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Accessorizing the BodyHabits of Being I$
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Cristina Giorcelli and Paula Rabinowitz

Print publication date: 2011

Print ISBN-13: 9780816675784

Published to Minnesota Scholarship Online: August 2015

DOI: 10.5749/minnesota/9780816675784.001.0001

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Spanish Women’s Clothing during the Long Post-Civil War Period

Spanish Women’s Clothing during the Long Post-Civil War Period

(p.126) 8 Spanish Women’s Clothing during the Long Post-Civil War Period
Accessorizing the Body

Giuliana Di Febo

University of Minnesota Press

This chapter discusses how women’s clothing became a key part of rhetoric during and after the Spanish Civil War. During the Civil War (1936–39), women’s clothes played such an important role that it became a way to show which side one was on. For the Francoists, the “vestir cristiano” (the Christian way of dressing) became an important stimulus to recover the traditional feminine role from Republican emancipation. On the Republican side, the image of the female soldier, dressed in “blue overalls”, was one of the principal symbols of female emancipation. During the postwar period, the propaganda for “national reconstruction” included the denunciation of the temptation of modernity represented by fashion that was considered the source not only of waste but also of moral degeneration.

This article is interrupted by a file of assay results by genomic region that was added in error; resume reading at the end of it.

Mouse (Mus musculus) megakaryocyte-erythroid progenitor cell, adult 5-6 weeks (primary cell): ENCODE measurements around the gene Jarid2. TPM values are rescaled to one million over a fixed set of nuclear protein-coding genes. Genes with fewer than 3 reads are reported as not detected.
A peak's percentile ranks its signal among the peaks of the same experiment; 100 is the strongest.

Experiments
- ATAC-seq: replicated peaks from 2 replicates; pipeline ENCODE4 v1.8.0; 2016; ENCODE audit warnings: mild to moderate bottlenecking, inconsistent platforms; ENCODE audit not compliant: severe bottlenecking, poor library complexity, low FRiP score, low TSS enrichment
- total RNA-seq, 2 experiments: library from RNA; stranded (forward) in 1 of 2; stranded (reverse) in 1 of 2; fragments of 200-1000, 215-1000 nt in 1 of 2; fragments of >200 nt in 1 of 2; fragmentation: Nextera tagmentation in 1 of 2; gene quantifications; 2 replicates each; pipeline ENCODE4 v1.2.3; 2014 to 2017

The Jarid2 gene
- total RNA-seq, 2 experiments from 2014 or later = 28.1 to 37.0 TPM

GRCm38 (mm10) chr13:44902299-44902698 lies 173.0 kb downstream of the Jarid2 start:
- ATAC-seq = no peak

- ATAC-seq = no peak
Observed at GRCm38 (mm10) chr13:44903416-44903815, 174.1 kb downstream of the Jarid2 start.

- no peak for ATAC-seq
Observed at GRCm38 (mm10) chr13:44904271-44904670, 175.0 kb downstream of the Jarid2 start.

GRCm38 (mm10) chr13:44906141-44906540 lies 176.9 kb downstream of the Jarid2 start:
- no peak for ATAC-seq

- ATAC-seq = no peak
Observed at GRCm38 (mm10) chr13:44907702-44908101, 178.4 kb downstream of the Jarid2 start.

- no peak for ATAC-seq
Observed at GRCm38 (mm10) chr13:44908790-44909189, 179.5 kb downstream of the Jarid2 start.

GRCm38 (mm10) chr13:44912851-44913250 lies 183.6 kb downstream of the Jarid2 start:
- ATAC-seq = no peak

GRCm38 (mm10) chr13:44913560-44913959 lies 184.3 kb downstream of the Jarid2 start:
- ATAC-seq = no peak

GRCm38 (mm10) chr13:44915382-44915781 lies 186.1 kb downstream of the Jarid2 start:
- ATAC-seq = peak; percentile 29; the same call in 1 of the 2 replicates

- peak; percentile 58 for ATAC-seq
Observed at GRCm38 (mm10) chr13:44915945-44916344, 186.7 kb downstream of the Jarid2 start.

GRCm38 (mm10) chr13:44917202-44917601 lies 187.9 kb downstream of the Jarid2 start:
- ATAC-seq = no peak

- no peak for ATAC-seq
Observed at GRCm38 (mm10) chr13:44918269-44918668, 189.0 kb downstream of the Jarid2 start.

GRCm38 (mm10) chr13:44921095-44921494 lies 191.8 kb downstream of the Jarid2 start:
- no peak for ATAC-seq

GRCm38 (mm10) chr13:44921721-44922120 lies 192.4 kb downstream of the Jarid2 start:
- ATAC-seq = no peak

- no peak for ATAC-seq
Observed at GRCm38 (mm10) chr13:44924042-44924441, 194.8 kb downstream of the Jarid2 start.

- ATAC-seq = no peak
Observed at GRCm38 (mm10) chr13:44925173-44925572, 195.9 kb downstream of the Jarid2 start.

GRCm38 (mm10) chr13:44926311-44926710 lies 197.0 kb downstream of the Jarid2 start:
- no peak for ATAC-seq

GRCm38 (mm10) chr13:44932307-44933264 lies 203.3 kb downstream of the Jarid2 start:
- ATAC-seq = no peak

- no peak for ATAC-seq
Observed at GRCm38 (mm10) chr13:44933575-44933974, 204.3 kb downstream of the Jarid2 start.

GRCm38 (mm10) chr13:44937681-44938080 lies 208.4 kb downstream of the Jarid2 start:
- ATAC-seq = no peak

Keywords:   Spain, Civil War, clothing, dress, Spanish women, vestir cristiano, female emancipation, fashion

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